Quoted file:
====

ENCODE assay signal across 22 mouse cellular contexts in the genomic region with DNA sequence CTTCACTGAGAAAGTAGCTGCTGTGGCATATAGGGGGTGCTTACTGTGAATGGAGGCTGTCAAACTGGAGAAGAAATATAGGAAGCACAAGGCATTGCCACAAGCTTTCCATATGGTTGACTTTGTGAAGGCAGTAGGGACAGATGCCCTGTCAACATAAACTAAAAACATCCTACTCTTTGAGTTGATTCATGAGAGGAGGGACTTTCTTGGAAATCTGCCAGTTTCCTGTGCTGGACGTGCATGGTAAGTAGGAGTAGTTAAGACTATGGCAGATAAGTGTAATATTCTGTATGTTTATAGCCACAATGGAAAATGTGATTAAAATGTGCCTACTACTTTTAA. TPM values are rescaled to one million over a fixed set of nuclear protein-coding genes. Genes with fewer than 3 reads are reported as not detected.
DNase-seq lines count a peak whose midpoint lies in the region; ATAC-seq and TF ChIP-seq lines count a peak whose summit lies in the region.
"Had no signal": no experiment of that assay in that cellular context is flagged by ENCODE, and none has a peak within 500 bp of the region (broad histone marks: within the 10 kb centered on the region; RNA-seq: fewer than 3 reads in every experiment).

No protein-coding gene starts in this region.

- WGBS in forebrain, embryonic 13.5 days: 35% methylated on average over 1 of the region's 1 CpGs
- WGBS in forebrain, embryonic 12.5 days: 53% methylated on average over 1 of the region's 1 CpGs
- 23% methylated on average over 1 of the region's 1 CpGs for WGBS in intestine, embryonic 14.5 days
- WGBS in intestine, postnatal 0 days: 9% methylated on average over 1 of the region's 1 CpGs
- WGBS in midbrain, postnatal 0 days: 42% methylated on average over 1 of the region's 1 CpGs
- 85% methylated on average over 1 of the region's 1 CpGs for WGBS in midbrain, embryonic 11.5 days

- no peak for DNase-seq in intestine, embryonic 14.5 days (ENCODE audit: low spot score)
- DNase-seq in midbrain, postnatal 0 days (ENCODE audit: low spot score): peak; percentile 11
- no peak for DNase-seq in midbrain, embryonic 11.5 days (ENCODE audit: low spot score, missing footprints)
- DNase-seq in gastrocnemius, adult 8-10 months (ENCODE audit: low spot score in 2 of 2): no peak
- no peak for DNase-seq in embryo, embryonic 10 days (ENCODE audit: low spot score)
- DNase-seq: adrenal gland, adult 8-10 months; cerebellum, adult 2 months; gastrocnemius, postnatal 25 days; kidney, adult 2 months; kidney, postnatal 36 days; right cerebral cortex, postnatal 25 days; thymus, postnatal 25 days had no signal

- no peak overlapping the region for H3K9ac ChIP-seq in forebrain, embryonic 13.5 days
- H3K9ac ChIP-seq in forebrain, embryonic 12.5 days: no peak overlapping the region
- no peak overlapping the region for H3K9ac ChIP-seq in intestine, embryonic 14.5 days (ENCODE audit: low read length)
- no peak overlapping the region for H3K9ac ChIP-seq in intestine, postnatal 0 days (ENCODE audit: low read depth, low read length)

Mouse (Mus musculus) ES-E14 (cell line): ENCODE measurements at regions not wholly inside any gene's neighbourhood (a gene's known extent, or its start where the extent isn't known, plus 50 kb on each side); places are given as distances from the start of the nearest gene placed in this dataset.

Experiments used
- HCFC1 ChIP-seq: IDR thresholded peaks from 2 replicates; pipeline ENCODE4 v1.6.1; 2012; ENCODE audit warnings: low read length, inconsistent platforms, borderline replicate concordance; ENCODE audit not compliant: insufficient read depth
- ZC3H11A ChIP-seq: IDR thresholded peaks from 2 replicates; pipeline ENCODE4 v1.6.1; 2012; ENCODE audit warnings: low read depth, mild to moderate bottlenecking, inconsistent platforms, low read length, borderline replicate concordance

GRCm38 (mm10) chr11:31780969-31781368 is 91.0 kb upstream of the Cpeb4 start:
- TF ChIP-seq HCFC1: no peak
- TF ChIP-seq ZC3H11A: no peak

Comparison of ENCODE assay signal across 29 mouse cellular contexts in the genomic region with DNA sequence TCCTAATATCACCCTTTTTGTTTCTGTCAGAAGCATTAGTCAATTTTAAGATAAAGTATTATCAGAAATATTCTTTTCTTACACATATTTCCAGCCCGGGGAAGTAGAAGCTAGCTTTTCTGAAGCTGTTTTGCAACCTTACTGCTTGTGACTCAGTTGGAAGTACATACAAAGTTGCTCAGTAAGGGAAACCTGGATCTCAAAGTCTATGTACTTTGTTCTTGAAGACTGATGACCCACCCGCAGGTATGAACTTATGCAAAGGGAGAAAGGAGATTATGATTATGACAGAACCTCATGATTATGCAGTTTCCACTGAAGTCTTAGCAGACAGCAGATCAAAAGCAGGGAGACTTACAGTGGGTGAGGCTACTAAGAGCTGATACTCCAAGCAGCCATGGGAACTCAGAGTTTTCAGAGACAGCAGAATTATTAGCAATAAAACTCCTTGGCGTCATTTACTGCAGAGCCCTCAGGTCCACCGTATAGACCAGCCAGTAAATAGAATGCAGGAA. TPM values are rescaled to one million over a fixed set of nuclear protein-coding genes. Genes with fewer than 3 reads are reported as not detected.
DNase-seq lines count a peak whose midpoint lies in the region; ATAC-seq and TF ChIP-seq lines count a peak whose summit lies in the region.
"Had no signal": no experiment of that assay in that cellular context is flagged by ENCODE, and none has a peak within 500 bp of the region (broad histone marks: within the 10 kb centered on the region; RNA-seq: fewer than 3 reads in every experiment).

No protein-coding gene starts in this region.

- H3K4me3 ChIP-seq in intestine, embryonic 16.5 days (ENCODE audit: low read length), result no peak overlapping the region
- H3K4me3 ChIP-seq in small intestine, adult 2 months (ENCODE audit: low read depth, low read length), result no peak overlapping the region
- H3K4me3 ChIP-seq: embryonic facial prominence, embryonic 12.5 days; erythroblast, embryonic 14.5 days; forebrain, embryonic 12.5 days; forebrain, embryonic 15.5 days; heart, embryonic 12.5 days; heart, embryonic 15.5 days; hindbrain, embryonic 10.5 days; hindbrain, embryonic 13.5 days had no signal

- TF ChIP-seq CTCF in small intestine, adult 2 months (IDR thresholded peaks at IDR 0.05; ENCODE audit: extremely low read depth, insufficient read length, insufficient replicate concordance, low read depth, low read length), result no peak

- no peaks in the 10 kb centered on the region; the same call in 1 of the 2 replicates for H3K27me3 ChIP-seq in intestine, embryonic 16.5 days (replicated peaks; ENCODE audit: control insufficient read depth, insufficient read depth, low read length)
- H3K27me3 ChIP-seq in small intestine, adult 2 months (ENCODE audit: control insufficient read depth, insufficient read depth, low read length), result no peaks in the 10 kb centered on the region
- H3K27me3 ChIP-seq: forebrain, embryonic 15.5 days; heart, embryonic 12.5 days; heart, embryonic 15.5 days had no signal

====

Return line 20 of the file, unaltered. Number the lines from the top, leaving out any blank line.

- no peak overlapping the region for H3K9ac ChIP-seq in intestine, postnatal 0 days (ENCODE audit: low read depth, low read length)